Jamieson Wellness (TSE:JWEL) Has A Pretty Healthy Balance Sheet

By
Simply Wall St
Published
April 21, 2022
TSX:JWEL
Source: Shutterstock

The external fund manager backed by Berkshire Hathaway's Charlie Munger, Li Lu, makes no bones about it when he says 'The biggest investment risk is not the volatility of prices, but whether you will suffer a permanent loss of capital.' So it seems the smart money knows that debt - which is usually involved in bankruptcies - is a very important factor, when you assess how risky a company is. We note that Jamieson Wellness Inc. (TSE:JWEL) does have debt on its balance sheet. But should shareholders be worried about its use of debt?

When Is Debt Dangerous?

Generally speaking, debt only becomes a real problem when a company can't easily pay it off, either by raising capital or with its own cash flow. In the worst case scenario, a company can go bankrupt if it cannot pay its creditors. However, a more usual (but still expensive) situation is where a company must dilute shareholders at a cheap share price simply to get debt under control. Having said that, the most common situation is where a company manages its debt reasonably well - and to its own advantage. When we think about a company's use of debt, we first look at cash and debt together.

See our latest analysis for Jamieson Wellness

What Is Jamieson Wellness's Debt?

As you can see below, Jamieson Wellness had CA$149.1m of debt, at December 2021, which is about the same as the year before. You can click the chart for greater detail. However, it does have CA$8.66m in cash offsetting this, leading to net debt of about CA$140.5m.

debt-equity-history-analysis
TSX:JWEL Debt to Equity History April 21st 2022

How Strong Is Jamieson Wellness' Balance Sheet?

Zooming in on the latest balance sheet data, we can see that Jamieson Wellness had liabilities of CA$83.6m due within 12 months and liabilities of CA$226.8m due beyond that. Offsetting these obligations, it had cash of CA$8.66m as well as receivables valued at CA$104.2m due within 12 months. So it has liabilities totalling CA$197.6m more than its cash and near-term receivables, combined.

Since publicly traded Jamieson Wellness shares are worth a total of CA$1.37b, it seems unlikely that this level of liabilities would be a major threat. But there are sufficient liabilities that we would certainly recommend shareholders continue to monitor the balance sheet, going forward.

We use two main ratios to inform us about debt levels relative to earnings. The first is net debt divided by earnings before interest, tax, depreciation, and amortization (EBITDA), while the second is how many times its earnings before interest and tax (EBIT) covers its interest expense (or its interest cover, for short). This way, we consider both the absolute quantum of the debt, as well as the interest rates paid on it.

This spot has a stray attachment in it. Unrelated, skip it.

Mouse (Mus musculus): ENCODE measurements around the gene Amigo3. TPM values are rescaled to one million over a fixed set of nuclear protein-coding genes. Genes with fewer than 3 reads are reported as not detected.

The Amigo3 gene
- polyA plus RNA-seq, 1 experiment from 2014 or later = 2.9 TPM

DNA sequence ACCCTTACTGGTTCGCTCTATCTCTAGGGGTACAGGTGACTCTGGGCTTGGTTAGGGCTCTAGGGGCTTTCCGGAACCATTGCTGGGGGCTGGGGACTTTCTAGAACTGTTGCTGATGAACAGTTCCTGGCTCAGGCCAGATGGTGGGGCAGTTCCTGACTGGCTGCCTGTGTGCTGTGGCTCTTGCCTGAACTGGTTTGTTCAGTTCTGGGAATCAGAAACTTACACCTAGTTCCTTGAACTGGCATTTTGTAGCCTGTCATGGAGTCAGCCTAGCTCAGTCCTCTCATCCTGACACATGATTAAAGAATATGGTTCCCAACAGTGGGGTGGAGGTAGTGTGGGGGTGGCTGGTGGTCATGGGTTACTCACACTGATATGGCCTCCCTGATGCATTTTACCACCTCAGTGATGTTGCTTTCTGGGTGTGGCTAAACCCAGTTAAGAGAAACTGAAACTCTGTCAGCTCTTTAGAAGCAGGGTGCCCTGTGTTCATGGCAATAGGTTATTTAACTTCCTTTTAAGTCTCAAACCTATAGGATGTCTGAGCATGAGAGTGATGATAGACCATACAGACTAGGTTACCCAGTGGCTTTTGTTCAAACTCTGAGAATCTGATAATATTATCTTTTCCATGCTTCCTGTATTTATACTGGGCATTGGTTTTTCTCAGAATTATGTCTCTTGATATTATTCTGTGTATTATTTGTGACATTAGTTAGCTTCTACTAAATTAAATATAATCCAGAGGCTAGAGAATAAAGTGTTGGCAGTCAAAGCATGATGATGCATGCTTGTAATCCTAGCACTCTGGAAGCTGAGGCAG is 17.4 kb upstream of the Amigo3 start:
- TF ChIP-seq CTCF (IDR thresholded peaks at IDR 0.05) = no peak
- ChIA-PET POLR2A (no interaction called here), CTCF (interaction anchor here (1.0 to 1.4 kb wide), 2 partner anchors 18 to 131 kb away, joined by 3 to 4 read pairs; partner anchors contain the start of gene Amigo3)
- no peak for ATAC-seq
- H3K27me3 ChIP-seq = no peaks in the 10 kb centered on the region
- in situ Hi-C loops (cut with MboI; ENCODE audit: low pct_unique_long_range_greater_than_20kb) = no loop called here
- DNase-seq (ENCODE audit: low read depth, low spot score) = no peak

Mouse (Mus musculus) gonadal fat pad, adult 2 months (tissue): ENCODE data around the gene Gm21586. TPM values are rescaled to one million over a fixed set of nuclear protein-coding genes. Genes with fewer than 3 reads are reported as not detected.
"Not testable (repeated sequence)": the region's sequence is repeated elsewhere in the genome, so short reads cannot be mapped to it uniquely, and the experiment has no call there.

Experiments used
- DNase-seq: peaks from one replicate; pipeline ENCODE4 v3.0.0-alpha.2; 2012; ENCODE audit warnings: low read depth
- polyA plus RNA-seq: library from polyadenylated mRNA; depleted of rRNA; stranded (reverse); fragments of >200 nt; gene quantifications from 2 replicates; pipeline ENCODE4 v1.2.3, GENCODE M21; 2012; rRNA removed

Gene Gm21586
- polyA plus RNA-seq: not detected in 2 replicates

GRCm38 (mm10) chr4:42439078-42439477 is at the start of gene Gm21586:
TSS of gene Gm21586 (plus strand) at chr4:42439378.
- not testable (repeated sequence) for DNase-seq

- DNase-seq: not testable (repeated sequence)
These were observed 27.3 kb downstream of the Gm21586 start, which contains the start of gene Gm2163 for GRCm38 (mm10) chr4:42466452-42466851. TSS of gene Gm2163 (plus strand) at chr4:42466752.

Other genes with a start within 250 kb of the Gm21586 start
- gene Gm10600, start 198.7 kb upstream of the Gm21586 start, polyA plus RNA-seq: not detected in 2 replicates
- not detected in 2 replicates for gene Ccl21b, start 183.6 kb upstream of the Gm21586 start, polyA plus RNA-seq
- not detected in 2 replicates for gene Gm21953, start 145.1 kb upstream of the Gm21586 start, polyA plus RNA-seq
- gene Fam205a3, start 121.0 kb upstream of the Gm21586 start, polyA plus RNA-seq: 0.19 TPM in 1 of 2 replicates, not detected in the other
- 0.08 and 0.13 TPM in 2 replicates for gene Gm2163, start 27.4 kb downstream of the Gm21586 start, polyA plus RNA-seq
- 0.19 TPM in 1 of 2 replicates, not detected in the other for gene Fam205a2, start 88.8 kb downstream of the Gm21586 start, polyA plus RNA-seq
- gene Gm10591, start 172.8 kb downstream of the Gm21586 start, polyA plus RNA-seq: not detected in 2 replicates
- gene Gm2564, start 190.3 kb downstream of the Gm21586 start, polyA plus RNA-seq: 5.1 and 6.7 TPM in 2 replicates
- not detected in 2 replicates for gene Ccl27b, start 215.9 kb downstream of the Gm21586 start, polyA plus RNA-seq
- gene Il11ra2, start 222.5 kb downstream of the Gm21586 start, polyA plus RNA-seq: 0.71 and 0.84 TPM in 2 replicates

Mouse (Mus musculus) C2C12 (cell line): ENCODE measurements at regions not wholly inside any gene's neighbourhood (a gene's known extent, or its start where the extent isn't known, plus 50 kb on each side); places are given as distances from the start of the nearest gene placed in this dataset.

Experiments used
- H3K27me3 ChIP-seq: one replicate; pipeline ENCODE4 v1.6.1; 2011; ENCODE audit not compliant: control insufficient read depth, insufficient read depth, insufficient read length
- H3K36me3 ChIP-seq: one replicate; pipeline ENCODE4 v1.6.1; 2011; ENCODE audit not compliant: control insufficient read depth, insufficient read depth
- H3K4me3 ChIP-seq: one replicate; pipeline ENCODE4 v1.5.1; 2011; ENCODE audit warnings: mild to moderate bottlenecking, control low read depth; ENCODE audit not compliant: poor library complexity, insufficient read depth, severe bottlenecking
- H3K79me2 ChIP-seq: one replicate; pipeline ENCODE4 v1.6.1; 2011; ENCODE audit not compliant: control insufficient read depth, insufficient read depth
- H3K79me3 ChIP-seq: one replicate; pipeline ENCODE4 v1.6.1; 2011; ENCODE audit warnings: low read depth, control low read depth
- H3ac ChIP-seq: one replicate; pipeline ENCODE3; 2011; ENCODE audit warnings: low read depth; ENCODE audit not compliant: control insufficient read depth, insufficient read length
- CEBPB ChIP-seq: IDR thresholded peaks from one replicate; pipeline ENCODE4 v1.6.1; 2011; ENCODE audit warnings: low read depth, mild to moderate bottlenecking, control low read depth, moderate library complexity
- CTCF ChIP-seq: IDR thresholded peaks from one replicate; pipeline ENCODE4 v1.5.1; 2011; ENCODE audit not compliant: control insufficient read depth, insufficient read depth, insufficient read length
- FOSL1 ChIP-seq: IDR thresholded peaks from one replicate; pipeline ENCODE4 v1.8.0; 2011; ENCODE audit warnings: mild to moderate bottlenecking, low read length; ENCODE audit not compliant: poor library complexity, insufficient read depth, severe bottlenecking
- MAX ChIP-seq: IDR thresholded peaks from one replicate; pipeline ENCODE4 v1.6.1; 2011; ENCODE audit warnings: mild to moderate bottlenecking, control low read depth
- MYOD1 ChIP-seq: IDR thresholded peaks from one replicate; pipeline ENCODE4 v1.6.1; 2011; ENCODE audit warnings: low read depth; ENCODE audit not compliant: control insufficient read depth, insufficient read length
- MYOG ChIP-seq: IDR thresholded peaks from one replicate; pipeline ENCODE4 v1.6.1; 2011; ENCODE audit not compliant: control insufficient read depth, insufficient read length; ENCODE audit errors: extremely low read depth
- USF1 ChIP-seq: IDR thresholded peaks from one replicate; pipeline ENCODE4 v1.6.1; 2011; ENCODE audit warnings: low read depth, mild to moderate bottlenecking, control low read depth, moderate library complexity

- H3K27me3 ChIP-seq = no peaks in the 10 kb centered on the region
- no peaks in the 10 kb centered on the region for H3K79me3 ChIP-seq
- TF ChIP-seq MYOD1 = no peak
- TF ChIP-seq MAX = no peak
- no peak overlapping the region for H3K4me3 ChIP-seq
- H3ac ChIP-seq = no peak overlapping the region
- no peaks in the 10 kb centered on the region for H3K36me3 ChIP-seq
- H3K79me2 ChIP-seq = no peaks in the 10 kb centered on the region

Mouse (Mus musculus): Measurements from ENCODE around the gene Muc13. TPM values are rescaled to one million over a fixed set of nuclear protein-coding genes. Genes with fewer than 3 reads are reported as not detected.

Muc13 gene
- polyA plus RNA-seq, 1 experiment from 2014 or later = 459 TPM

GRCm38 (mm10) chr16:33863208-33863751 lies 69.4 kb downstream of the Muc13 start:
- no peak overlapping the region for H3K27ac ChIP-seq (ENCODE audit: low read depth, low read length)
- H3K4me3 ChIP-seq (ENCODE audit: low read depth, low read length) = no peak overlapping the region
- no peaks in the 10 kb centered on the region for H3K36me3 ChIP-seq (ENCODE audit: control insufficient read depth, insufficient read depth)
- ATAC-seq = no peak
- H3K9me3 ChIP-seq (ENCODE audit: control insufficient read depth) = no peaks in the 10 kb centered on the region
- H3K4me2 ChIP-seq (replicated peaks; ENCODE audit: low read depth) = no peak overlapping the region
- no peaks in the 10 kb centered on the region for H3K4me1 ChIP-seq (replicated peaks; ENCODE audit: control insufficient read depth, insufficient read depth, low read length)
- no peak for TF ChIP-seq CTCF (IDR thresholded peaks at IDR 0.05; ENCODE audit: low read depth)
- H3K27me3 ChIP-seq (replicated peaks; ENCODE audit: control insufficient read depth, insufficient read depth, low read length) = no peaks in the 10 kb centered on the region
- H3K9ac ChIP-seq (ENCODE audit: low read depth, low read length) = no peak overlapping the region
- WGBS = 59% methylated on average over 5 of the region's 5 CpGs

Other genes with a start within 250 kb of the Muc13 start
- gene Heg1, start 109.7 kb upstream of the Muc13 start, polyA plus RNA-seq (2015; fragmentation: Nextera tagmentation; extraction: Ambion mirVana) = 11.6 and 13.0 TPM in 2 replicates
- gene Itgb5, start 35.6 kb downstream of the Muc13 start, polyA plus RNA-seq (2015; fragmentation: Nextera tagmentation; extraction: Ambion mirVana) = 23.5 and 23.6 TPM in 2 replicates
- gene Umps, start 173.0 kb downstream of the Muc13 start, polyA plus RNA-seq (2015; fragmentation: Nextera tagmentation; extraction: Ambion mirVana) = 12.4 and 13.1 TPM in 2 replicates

Jamieson Wellness's net debt to EBITDA ratio of about 1.5 suggests only moderate use of debt. And its strong interest cover of 14.2 times, makes us even more comfortable. Also good is that Jamieson Wellness grew its EBIT at 13% over the last year, further increasing its ability to manage debt. There's no doubt that we learn most about debt from the balance sheet. But it is future earnings, more than anything, that will determine Jamieson Wellness's ability to maintain a healthy balance sheet going forward. So if you want to see what the professionals think, you might find this free report on analyst profit forecasts to be interesting.

Finally, while the tax-man may adore accounting profits, lenders only accept cold hard cash. So we clearly need to look at whether that EBIT is leading to corresponding free cash flow. In the last three years, Jamieson Wellness's free cash flow amounted to 27% of its EBIT, less than we'd expect. That's not great, when it comes to paying down debt.

Our View

The good news is that Jamieson Wellness's demonstrated ability to cover its interest expense with its EBIT delights us like a fluffy puppy does a toddler. But, on a more sombre note, we are a little concerned by its conversion of EBIT to free cash flow. Looking at all the aforementioned factors together, it strikes us that Jamieson Wellness can handle its debt fairly comfortably. Of course, while this leverage can enhance returns on equity, it does bring more risk, so it's worth keeping an eye on this one. When analysing debt levels, the balance sheet is the obvious place to start. But ultimately, every company can contain risks that exist outside of the balance sheet. We've identified 2 warning signs with Jamieson Wellness , and understanding them should be part of your investment process.

If, after all that, you're more interested in a fast growing company with a rock-solid balance sheet, then check out our list of net cash growth stocks without delay.

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